REVIEW: Beast (Auckland Fringe)

The Mark of the Talented Performer [by Matt Baker]

Taylor Hall's Beast
Taylor Hall’s Beast

While the rise of clowning in the Auckland theatre scene is gaining momentum, Taylor Hall’s solo show is nonetheless a unique theatrical experience. An Auckland season of a Toi Whakaari monologue-derived solo-show  is a common one, but what Hall has created is a show that is a true culmination of all his training, including movement, mask, improvisation, clowning, mime, physical theatre, and even kung fu. It is an apt show to launch this young actor’s career, the proclaimed inexplicable deity character combining the skill and knowledge of his education and training, as well as his innocence and youth through clowning.

Hall has the audience eating out of the palm of his hands for the full hour. It’s a testament to not only his talent and charisma as a performer, but also the to the story he is telling. While the show itself builds exponentially, there is very little variation in the core interactions Hall has with his audience members, but the fact that these are based on such organic moments and that Hall has an incredibly vast vocabulary within a limited text, means there is a never a dull moment. Every eye is fixated on Hall as he surveys his audience, selecting them one by one for an intimate yet public engagement. Gaping mouths release bouts of laughter, vindicating the sustained silences. Bodies lean in, endorsing their willingness and allowing Hall to draw them further.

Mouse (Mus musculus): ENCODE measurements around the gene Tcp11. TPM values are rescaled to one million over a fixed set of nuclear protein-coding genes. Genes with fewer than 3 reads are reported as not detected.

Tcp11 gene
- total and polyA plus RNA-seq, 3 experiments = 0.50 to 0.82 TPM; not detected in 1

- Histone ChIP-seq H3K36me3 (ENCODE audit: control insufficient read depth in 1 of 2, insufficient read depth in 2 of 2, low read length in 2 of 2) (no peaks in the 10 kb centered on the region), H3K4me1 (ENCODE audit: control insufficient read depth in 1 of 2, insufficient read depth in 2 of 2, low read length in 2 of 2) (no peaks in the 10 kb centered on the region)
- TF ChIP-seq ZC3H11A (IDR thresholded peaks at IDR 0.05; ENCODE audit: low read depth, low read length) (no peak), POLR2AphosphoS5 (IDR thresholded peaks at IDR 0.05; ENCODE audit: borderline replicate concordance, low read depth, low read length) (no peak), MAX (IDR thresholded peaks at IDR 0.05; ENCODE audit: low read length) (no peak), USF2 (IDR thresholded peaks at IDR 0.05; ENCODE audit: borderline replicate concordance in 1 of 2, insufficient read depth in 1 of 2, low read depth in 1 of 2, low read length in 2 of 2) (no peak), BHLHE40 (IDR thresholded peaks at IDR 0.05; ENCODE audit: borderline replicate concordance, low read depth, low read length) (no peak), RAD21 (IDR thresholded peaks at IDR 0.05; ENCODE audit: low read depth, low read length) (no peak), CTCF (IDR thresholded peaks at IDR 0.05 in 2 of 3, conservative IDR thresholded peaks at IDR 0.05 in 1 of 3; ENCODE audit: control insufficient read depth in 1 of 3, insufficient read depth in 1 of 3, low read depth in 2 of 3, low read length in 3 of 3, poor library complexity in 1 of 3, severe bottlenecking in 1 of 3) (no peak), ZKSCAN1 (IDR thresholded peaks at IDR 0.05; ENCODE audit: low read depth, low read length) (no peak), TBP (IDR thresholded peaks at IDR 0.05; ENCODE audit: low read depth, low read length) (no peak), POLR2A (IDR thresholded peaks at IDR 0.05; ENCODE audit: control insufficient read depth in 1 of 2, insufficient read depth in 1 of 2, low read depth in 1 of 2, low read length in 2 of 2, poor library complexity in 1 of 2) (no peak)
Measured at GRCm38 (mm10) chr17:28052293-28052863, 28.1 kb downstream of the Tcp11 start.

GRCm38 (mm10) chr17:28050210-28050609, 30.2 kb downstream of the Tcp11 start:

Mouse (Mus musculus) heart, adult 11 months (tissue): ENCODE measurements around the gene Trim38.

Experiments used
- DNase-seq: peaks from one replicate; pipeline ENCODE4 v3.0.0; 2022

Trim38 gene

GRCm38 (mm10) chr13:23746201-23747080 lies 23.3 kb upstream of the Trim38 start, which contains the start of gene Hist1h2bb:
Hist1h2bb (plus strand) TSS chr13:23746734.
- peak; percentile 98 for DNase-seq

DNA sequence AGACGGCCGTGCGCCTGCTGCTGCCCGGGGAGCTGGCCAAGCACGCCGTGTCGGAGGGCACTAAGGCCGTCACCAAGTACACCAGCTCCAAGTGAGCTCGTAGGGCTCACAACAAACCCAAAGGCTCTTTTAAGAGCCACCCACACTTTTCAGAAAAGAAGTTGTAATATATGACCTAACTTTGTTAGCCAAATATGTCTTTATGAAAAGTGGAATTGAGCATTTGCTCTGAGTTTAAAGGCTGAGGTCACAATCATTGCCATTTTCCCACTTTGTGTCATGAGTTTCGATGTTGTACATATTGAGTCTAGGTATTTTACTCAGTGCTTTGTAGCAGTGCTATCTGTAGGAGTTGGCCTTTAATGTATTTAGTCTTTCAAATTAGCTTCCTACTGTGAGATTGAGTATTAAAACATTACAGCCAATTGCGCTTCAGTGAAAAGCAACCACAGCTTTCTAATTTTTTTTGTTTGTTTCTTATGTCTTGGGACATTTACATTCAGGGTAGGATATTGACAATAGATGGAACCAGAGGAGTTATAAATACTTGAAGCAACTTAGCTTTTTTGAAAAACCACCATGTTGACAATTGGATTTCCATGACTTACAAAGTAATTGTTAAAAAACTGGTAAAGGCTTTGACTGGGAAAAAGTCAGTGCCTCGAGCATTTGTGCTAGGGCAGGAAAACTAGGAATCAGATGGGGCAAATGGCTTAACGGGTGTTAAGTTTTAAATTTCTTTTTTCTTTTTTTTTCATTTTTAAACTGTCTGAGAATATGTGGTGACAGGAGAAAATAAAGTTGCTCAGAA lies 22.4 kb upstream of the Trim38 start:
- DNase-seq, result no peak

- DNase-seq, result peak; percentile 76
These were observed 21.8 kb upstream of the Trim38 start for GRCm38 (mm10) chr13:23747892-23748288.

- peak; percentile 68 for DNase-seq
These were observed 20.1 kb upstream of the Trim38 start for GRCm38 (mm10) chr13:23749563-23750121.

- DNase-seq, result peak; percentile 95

Hall reaffirms for the audience his role as our guide and the impact he has had on us, but it is not a polemic statement in a vain attempt to justify his show, it is a concluding declaration that reinforces the journey on which we have willingly let him take us. If theatre is a collective audience experience, Beast is an unquestionable success.

Beast plays as part of Auckland Fringe at The Basement until Feb 18. For details see The Basement.

SEE ALSO: Theatreview.org.nz review by Dione Joseph

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